The aim of the Translational Therapeutics Team is to better understand the biology of prostate, and other advanced cancers, to identify therapeutic strategies that can be rapidly translated to ‘proof of concept’ clinical studies to improve treatments for advanced cancer.
Prostate cancer is a common cancer, and despite the development of new treatments that have improved the outcome for patients with advanced disease, it continues to be a common cause of cancer death.
Prostate cancer represents a heterogenous disease with multiple molecular subtypes; a better understanding of the underpinning biology will help support the development of new treatments and novel therapeutic strategies to improve the outcome for patients.
Our current research is primarily focused on advanced lethal prostate cancer. The team works to understand the underpinning biology of common molecular subtypes of prostate cancer and interrogate the clinical importance of these, with the aim of developing novel biomarker-treatment combinations to translate to ‘proof of concept’ clinical studies.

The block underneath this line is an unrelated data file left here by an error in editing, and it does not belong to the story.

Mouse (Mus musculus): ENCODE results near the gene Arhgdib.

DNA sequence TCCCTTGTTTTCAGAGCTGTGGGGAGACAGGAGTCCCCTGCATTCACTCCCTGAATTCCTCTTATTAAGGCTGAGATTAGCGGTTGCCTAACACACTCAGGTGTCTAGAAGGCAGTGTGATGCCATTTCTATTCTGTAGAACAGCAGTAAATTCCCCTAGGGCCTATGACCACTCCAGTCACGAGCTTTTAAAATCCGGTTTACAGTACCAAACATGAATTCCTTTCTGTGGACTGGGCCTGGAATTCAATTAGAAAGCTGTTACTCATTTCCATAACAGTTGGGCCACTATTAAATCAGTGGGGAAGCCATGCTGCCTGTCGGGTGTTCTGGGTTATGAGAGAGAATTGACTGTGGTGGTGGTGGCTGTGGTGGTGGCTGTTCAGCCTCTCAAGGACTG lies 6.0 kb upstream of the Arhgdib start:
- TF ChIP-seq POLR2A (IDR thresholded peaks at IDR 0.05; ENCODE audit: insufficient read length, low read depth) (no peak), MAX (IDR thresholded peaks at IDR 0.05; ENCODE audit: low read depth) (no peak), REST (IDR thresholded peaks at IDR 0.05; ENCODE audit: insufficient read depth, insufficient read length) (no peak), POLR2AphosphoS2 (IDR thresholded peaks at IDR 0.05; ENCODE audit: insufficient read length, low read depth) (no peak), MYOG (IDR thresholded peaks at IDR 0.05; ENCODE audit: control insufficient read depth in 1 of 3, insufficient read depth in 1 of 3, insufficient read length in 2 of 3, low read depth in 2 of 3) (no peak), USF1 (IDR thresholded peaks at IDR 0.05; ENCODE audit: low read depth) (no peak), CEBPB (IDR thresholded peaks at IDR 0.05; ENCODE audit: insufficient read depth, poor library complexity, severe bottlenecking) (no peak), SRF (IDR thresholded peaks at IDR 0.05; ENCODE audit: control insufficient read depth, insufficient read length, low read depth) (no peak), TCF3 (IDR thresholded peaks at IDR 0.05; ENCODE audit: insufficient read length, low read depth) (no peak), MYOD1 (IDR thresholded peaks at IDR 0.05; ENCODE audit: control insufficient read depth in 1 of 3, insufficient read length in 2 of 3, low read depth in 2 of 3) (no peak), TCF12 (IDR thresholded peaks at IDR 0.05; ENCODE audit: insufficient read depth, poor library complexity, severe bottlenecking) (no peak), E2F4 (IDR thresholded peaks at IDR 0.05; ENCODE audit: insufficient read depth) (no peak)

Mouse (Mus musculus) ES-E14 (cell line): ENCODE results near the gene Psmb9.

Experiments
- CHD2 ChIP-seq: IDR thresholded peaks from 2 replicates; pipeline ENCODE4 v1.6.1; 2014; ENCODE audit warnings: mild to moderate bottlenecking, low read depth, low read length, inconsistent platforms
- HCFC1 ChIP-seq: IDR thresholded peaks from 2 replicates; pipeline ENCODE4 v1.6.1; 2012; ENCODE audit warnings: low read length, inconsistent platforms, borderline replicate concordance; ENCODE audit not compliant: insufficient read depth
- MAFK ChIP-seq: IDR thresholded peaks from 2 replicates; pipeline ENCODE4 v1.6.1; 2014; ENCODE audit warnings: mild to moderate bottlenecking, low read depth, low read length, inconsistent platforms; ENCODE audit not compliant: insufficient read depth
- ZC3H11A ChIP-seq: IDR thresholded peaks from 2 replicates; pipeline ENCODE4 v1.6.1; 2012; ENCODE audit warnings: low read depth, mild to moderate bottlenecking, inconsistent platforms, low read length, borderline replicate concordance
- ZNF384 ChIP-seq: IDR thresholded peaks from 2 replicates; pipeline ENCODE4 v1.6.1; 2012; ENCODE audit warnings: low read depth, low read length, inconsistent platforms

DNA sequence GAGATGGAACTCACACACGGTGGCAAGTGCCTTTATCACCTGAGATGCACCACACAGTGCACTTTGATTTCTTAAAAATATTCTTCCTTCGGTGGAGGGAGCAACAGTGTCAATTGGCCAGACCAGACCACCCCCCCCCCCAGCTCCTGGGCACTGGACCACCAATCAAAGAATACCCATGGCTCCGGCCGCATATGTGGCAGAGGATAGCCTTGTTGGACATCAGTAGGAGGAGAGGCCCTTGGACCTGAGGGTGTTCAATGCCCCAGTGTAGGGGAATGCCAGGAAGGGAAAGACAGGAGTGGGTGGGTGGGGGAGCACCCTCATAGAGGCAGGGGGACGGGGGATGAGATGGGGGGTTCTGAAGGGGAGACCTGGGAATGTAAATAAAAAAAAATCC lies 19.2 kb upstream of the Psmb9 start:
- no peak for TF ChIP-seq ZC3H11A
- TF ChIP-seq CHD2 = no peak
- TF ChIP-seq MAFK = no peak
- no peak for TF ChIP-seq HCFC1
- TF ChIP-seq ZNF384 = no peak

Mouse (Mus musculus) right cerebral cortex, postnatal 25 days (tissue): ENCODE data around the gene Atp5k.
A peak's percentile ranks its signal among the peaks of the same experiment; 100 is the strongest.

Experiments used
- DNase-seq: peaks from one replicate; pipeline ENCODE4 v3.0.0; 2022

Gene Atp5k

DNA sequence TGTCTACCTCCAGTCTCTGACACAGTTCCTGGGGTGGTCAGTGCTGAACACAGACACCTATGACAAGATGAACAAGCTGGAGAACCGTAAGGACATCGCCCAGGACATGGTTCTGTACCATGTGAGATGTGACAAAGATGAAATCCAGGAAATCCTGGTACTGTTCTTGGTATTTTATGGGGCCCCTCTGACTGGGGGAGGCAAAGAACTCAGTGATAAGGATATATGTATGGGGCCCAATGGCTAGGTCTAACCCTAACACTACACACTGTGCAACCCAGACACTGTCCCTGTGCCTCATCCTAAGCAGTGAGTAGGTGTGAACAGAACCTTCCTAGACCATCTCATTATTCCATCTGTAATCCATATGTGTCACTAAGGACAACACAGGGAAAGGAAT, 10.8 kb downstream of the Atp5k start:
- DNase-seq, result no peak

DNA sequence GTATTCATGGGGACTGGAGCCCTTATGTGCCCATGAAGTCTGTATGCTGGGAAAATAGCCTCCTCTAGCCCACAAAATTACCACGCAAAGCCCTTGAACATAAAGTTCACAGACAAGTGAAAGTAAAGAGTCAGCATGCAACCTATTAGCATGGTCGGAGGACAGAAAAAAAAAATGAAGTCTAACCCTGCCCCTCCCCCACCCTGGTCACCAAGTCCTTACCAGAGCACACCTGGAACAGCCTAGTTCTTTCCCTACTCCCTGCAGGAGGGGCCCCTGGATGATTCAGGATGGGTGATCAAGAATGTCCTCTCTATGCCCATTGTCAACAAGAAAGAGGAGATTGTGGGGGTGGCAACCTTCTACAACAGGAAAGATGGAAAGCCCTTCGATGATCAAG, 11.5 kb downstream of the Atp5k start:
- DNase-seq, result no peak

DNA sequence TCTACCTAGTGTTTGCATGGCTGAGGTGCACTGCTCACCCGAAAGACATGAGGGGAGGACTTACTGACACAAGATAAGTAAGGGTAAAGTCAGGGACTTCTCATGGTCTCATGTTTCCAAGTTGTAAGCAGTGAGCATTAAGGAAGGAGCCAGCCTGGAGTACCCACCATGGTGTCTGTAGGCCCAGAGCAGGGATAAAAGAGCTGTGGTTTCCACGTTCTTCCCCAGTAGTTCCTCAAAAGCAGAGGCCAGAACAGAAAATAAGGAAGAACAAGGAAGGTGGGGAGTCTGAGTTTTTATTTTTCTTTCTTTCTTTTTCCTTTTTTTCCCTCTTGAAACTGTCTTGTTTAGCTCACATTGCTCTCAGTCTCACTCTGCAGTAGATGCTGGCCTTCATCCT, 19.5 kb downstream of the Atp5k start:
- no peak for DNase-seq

Our current research portfolio is focused on understanding protein homeostasis, RNA splicing, apoptosis, and nuclear hormone receptor signalling in advanced cancers. The team works closely with the Cancer Biomarkers Team, Prostate Targeted Cancer Therapies Group, and Drug Development Unit; and collaborates with other teams across The Institute of Cancer Research, nationally and internationally.
Overall, the Translational Therapeutics Team is focused on better understanding pre-clinical prostate cancer biology to support the development of novel therapeutic strategies that can be rapidly translated to clinical studies to improve treatments for advanced cancer.